Tuesday 1 August is Lammas Day when when the first wheat from the harvest is made into a loaf to be the bread consecrated with the wine at a thanksgiving Mass.
Lammas comes from an Anglo Saxon word meaning loaf mass. The ancient custom predates the autumn harvest festival.
There will be the blessing of bread in Borough Market followed by a procession to nearby Southwark Cathedral where the bread will be offered at Mass and consecrated as the Body of Christ.
The Blessing of bread is at Bread Ahead in Cathedral Street at 12.15pm.
Upstream at Cricklade in Wiltshire the hay has been cut on North Meadow where Lammas Day marks the start of grazing. However, the town still observes the old calendar so the gate will not be opened until Old Lammas Day on 12 August.
This later date was when harvest was more likely to have started but this year walkers will find harvest already under way all along the river.
Staines-on-Thames recreation ground is Lammas land where the barons gathered in 1215 before meeting King John on Runnymede to secure Magna Carta.
Nine Elms Bridge is a proposed foot crossing linking St George’s Square in Pimlico with Nine Elms. It would land on the right bank at a point near the new US Embassy.
During the last General Election Labour candidates on both sides of the river strongly opposed the bridge. Marsha de Cordova unexpectedly won Battersea whilst Ibrahim Dogus turned Westminster into a marginal seat.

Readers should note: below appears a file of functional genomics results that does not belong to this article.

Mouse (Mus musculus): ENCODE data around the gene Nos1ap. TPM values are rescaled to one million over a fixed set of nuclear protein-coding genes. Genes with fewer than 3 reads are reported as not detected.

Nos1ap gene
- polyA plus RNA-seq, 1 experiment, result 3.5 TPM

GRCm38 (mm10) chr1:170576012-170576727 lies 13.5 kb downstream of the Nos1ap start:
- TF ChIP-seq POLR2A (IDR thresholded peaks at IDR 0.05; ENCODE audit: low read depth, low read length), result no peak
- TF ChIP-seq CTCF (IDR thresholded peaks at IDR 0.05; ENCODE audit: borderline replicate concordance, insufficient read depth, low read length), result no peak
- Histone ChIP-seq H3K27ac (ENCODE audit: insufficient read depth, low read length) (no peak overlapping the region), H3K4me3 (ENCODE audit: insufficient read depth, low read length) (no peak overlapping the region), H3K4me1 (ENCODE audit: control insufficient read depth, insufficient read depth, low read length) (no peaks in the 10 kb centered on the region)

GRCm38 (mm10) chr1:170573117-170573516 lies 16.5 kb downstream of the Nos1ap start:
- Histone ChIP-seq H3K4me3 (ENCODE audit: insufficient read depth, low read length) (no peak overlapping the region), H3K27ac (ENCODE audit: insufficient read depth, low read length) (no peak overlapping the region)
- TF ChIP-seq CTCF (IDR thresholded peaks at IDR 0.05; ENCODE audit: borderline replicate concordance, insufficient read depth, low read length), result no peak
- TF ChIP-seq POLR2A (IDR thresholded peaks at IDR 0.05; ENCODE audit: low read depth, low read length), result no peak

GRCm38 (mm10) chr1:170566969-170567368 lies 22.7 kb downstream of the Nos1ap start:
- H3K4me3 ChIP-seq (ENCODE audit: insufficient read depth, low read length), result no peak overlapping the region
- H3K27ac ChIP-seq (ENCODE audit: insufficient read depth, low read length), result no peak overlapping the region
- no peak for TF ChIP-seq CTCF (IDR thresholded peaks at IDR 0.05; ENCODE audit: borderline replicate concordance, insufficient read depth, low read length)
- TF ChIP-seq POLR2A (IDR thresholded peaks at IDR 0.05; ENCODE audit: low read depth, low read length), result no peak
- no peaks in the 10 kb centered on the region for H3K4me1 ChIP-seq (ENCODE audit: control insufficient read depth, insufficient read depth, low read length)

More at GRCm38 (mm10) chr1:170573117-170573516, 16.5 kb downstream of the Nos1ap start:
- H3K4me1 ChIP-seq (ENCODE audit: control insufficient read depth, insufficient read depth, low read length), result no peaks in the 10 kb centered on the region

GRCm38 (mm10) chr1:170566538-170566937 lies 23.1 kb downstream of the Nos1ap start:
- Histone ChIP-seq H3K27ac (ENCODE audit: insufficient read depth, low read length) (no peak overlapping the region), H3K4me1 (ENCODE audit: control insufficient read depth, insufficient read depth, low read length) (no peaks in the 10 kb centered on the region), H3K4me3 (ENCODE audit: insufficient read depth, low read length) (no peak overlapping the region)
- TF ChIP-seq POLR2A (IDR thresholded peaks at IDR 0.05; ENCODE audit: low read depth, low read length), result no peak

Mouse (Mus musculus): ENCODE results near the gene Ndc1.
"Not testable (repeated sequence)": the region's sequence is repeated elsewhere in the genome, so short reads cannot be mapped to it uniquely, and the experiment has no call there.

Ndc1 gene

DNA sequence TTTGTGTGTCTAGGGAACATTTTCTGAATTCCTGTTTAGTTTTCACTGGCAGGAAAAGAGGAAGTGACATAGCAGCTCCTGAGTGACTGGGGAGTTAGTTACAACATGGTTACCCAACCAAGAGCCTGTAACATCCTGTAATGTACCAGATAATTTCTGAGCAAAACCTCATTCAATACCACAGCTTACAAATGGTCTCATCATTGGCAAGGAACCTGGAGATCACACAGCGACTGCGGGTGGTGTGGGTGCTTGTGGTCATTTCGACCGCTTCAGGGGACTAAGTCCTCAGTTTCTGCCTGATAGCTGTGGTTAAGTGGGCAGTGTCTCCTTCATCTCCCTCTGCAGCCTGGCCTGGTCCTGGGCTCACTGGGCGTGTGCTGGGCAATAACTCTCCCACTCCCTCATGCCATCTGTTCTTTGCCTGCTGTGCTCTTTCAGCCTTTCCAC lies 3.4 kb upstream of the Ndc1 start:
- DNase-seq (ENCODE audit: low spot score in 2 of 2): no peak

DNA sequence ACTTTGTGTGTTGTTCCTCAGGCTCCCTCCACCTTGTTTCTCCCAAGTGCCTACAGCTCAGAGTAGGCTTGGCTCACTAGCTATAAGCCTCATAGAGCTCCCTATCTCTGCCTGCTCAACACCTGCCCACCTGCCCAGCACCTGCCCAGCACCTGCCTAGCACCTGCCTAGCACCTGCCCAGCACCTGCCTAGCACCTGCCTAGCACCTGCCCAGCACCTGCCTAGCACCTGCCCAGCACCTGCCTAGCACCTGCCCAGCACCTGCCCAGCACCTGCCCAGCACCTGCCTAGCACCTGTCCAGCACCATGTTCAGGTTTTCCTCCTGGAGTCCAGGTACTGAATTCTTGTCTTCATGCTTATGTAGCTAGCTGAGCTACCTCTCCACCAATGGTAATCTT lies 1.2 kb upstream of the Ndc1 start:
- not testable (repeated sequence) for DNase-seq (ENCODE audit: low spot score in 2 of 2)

As with the Garden Bridge there are fears that views and the sweep of open water will be compromised.
The Pimlico consultations are on Friday 30 June 2.30-6.30pm at St Saviour’s Church Hall in St George’s Square SW1 (about 350 yards from the site) and Saturday 1 July 10am-3pm at Pimlico Academy, Lupus Street SW1 (about a quarter of a mile from the site).
The Nine Elms consultations are a week later on Friday 7 July 2-7pm and Saturday 8 July 10am-3pm in Park Court Clubroom on the Doddington Estate off Battersea Park Road SW11 4LD (about a mile from the site).
The first Waterloo Bridge was opened 200 years ago on Wednesday 18 June by the Prince Regent.
The Georgian granite bridge was to have been called the Strand Bridge but after the Battle of Waterloo victory in 1815 it had to be Waterloo Bridge. The opening, in the presence of the Duke of Wellington, was on the second anniversary of the battle..
The Times reported that “the guards wore their new pantaloons”.
The bridge’s 200th anniversary has been marked on the day by the dedication of a bench in the churchyard of St John’s Waterloo.
The seat echoes the present crossing by Giles Gilbert Scott and has been designed by MSMR Architects, based in Waterloo’s Exton Street overlooking the churchyard.
Percy and Mary Shelley took possession of their new home at Marlow in March 1817.
So this year is the bicentenary of their summer in Marlow.
Albion House in West Street was to be their home for a year although at the time they intended to stay longer having purchased a 21 year lease.
They employed a gardener and sowed seeds brought back from Switzerland where Mary had begun to write Frankenstein.